This is where you could be finished - unless you want Smart Card support. The order of operations on this board isn't important, just be careful to align the IC correctly. Refer to the Schematic, PCB CAD file and 3d Viewer if you are unsure.

  1. Solder in the components
  2. There should be enough space left on the header pins to shove the hardpass-SCI PCB on. You can trim flush the header pins before soldering.
  3. Solder the sandwich together.

Congratulations, hardware work is done!
**TODO**: case design (laser-cut acryllic front-/backplate?)

Software Side of Things

**NOTE**: this guide was written for an older version of Raspbian jessie - there have been a lot of changes since then (Raspbian stretch, lite images). **TODO**: needs updating

hardpass runs on the latest Raspbian image from RaspberryPi.org. The Raspberry Pi Foundsation's Installation Guide is very helpful.

Boot up the Pi, set up networking and change the following settings in sudo raspi-config:

Raspbian does not include the SDIO driver necessary for ESP8266-WiFi. Andrew Litt provides a pre-packaged version of the kernel module here. If you want to build the latest version yourself, use this:

git clone https://github.com/al177/esp8089.git
cd esp8089
sudo make install

You now should be able to try and connect your Pi to you WiFi through the ESP.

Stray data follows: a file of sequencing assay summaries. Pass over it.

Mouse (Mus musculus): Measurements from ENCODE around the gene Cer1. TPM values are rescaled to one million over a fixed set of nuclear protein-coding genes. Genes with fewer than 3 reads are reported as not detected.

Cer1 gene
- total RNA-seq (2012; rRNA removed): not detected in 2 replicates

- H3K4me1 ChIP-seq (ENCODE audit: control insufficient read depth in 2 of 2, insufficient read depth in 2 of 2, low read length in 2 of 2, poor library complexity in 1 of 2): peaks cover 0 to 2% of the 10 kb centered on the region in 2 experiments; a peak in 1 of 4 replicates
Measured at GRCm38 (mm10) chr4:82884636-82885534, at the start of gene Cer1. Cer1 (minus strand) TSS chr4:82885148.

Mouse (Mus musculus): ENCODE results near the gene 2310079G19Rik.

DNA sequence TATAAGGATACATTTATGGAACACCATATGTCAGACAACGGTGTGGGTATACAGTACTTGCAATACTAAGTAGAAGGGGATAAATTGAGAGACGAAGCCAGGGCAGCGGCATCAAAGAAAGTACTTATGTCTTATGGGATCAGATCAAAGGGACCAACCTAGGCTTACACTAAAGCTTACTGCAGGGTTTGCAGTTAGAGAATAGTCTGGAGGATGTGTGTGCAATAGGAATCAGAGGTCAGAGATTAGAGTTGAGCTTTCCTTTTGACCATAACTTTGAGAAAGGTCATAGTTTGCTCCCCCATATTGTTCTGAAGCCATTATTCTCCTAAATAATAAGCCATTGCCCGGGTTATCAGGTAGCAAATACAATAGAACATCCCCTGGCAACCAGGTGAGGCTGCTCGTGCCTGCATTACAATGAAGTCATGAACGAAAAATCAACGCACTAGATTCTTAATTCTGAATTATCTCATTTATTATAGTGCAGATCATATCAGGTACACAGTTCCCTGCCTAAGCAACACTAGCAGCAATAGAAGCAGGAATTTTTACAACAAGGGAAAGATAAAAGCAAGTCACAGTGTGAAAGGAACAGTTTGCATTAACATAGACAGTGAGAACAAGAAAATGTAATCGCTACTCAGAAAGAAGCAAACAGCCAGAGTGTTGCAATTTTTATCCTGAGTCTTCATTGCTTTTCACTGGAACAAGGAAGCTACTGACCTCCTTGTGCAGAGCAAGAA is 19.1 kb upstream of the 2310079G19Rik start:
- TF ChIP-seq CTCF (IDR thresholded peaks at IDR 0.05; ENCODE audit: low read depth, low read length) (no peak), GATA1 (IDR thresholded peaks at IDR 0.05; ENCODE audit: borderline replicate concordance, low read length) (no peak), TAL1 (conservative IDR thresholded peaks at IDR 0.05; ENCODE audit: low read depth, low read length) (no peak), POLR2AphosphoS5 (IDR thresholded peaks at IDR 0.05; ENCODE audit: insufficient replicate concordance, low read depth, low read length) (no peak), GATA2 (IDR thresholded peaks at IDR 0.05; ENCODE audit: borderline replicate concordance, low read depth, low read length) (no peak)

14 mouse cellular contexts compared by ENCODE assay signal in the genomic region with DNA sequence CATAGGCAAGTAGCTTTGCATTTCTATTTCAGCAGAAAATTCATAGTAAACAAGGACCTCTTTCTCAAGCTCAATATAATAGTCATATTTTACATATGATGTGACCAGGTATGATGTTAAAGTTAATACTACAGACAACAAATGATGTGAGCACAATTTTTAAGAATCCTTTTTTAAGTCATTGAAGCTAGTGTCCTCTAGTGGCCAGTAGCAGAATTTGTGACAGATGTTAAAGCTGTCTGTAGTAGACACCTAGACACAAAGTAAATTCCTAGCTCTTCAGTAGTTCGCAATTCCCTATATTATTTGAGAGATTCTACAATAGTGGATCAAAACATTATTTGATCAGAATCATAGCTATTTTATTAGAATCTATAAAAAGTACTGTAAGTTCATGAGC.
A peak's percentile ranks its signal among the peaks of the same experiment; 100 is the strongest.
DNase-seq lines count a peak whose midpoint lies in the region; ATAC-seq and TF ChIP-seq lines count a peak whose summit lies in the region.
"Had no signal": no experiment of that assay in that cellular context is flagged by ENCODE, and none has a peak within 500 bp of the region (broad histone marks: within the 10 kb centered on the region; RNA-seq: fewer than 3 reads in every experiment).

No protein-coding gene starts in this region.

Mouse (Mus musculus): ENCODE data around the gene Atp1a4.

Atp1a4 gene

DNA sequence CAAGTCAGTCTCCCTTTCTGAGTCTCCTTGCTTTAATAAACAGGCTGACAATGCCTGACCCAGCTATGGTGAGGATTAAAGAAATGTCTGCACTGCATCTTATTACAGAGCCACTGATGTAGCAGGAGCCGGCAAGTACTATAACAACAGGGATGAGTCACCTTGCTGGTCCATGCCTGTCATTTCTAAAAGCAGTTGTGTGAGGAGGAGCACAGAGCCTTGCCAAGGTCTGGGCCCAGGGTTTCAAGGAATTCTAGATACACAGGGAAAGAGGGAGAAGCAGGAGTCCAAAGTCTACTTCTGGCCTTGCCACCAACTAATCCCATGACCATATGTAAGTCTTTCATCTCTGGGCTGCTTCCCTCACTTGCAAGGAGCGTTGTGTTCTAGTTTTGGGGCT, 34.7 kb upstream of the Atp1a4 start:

Next, set up the Device Tree Overlay to get the display working with:

sudo -i
echo "i2c-dev" >> /etc/modules
echo "dwc2" >> /etc/modules

**TODO**: systemd tweaking, service file, hardpass repo

Finally, change the password of the pi user!

The Password Manager

hardpass relies on pass for its password management. Instructions on installing and configuring pass can be found at the project homepage linked above.

If you decided you want to use a smart card, now is the time to generate (or import) keys on the smart card.
**TODO**: smart card initialisation

Afterwards, refer to pass' documentation again on how to import preexisting passwords using an import script.

Using the On-Device Controls

Now it is time to switch over from using the command line to using the screen and buttons on the device.

Use sudo systemctl enable hardpass.service to enable hardpass' user interface and reboot.
If you have a look at you host computer's dmesg -w output, you should see hardpass identify itself as a Composite USB device; afterwards, an entry in lsusb should also have appeared. Note that for libcomposite, no Windows driver is available. Refer to the documentation on how to swap drivers **TODO**.

Try to decrypt a password and let hardpass write it into a text editor. Yu can navigate the menu system the following ways: